The Surface Pen

While you don’t get a keyboard with Surface Pro, Microsoft does bundle a digital pen with the device. Based on Wacom’s technology (presumably Electro-Magnetic Resonance), the SurfacePen supports 1024 levels of pressure sensitivity. The pen itself is passive, all of the power consuming circuitry is contained within the display stack itself. A weak EM field is generated by Surface Pro which enduces a current in the digital pen that then powers its resonance circuit, which in turn impacts the EM field and is used to determine the position and angle of the pen itself. Surface Pro will recognize the pen starting from about an inch above the display. The pen won’t work on Surface RT as the requisite Wacom EMR grid and logic don’t exist on that tablet.

It's not clear to me whether or not Microsoft is using Wacom's RRFC to enable capacitive touch in addition to digital pen support. Regardless, I didn't notice any impact on touch response when using Surface Pro without the digital pen.

The Surface Pro pen doesn’t store anywhere inside the device, but it can be docked to the magnetic power connector as long as you’re not charging the tablet. The magnetic dock doesn’t charge/power the pen in any way, it just holds it in place. The tablet is a bit awkward to hold with the pen in place, and there’s also the problem of where do you store the pen if you’re using the tablet while plugged into the wall, but I suppose it’s better than nothing.

Microsoft does a good job of palm rejection with the pen in use, although I did occasionally have to erase an errant line or two caused by the edge of my hand in a drawing app.

Tracking and responsiveness were both excellent in using the pen. I’m not much of an artist but I did have a good experience sketching with Surface Pro’s pen. Creative professionals who are already Wacom users will probably appreciate the inclusion. Surface Pro doesn’t really offer the same drawing surface area as some of the larger Wacom tablets, but I can see how it’d be a nice addition for those who don’t want to carry around a separate drawing tablet.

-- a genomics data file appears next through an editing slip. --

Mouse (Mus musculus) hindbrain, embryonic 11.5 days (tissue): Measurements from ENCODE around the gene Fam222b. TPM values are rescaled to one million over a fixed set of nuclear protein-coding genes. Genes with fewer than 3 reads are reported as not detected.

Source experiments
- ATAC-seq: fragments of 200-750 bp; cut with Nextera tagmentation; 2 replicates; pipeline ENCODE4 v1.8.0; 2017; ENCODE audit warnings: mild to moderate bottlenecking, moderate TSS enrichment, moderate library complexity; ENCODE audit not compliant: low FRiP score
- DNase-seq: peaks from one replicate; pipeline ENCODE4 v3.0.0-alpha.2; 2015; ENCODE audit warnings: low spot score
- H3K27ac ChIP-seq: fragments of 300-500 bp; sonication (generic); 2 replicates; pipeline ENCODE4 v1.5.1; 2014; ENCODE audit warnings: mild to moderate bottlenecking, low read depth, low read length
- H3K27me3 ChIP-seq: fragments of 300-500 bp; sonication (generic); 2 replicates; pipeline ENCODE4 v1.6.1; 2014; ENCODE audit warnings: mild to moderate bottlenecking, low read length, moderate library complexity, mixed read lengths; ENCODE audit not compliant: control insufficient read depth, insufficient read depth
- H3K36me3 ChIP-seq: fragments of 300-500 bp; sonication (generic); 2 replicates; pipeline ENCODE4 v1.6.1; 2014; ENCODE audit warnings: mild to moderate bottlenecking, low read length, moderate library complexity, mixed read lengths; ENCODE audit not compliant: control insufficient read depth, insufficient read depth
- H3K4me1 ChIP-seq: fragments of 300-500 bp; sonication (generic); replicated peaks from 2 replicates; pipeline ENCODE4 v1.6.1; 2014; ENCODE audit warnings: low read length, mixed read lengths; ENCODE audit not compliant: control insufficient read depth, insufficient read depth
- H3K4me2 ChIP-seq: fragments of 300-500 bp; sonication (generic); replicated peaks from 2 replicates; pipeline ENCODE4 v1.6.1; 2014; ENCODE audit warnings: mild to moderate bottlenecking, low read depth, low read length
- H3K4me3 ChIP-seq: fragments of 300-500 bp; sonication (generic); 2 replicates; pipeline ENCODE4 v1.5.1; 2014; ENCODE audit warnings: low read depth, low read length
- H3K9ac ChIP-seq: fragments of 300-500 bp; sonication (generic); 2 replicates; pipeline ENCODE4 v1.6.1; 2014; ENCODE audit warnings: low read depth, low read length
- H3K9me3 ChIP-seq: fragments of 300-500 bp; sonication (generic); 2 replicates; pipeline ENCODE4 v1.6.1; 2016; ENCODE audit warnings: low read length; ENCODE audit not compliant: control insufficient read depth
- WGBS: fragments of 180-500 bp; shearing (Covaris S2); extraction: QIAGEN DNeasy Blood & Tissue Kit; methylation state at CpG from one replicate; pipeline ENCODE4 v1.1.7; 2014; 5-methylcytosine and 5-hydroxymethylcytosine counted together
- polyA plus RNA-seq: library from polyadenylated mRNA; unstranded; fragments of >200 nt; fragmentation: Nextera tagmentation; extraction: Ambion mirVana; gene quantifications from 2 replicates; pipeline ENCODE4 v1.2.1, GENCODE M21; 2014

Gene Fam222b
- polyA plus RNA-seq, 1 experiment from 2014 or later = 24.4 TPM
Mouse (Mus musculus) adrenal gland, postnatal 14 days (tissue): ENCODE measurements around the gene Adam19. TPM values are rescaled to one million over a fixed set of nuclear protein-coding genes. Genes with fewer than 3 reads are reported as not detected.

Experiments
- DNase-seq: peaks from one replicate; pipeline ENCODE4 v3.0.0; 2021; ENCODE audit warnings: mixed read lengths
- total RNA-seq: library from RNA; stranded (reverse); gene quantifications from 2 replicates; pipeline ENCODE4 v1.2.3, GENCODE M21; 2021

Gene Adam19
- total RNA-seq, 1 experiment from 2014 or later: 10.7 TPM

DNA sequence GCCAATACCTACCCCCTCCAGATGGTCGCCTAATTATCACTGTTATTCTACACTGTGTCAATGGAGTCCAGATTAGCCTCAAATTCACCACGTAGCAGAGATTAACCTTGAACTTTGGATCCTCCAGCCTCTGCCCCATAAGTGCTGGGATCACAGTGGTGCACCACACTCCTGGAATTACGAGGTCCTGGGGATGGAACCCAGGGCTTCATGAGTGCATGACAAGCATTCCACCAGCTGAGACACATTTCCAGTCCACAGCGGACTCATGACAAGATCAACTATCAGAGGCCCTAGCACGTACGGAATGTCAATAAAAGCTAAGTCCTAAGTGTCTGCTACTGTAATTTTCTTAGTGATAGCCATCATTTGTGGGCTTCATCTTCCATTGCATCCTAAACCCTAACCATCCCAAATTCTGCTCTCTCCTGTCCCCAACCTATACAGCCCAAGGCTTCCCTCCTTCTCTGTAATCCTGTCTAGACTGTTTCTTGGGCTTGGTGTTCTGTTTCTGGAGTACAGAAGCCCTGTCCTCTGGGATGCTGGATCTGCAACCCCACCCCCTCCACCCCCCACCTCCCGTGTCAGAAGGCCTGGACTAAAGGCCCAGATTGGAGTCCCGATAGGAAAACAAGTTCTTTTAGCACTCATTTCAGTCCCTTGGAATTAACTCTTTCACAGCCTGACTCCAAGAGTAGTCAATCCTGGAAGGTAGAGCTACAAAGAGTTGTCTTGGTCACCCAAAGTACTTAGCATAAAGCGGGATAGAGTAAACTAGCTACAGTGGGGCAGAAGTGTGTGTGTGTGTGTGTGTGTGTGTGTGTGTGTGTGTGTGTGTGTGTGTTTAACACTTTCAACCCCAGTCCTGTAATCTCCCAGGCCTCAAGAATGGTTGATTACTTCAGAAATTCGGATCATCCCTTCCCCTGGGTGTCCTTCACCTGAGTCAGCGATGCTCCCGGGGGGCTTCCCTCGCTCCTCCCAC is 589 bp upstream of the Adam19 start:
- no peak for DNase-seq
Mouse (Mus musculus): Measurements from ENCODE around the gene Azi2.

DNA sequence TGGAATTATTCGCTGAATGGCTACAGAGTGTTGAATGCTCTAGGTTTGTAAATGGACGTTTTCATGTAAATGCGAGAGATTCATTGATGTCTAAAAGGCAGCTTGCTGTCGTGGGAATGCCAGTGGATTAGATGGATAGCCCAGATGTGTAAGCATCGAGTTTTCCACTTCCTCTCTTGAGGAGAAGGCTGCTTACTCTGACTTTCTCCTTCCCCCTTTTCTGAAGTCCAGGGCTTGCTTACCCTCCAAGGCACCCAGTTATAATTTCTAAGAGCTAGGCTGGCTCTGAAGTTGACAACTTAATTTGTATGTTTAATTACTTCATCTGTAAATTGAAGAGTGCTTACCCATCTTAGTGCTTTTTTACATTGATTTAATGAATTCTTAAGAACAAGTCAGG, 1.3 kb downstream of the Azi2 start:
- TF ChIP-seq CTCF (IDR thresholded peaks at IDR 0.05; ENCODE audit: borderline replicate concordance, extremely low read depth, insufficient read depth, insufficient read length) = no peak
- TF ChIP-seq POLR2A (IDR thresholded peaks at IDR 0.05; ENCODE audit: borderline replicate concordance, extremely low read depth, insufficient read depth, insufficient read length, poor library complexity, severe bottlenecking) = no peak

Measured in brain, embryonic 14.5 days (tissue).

You can configure Surface Pro to work in second screen mode, allowing you to use the entire display as a pen surface while using the integrated miniDP out to drive your display to an external monitor. In this mode Surface Pro approximates a Wacom digital tablet, although without the software customization that you get with those tablets. The biggest issue I had in second screen mode is the lack of a toggle to switch between pen and mouse positioning, Surface Pro operates exclusively in the former.

In pen positioning, every point on the Surface Pro display corresponds to a similar location on your external display. To draw something in the upper right corner you need to move your pen to the upper right corner of the Surface Pro display and draw there. Wacom’s own tablets let you switch to mouse mode, allowing you to use the pen as a mouse to place your cursor wherever you want it. Pen mode is something you may or may not be able to get used to, but it’s worth pointing out that the inflexibility is a limitation of Surface Pro’s pen implementation.

 

Touch and Type Covers Surface Pro as a Tablet
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  • DogmaHunter - Thursday, February 07, 2013 - link

    You'ld be surprised.

    It wouldn't be the first time I see pc's in hospitals or private practices rendering a 3d model of for example shoulder joints or whatever.
    Reply
  • Death666Angel - Thursday, February 07, 2013 - link

    Consider me surprised. :D
    I thought that tablets for medical purposes would serve as clients to a server running in the background.
    @cknobman: what kind of company do you work for and what did the Atom tablets fail to do? I agree completely that Atom is still anemic. But it would be good enough for my wife for example. Her flash heavy websites would suffer a bit but there would be pros in other areas. :)
    Reply
  • Jollydogg - Wednesday, February 06, 2013 - link

    I'm a nurse. The last thing I'd want to do is sit down and do productivity work on this tablet during or after a long shift. I own a Nexus 7 (from which I'm using right now while out to lunch) to get me through times I'm not at a PC.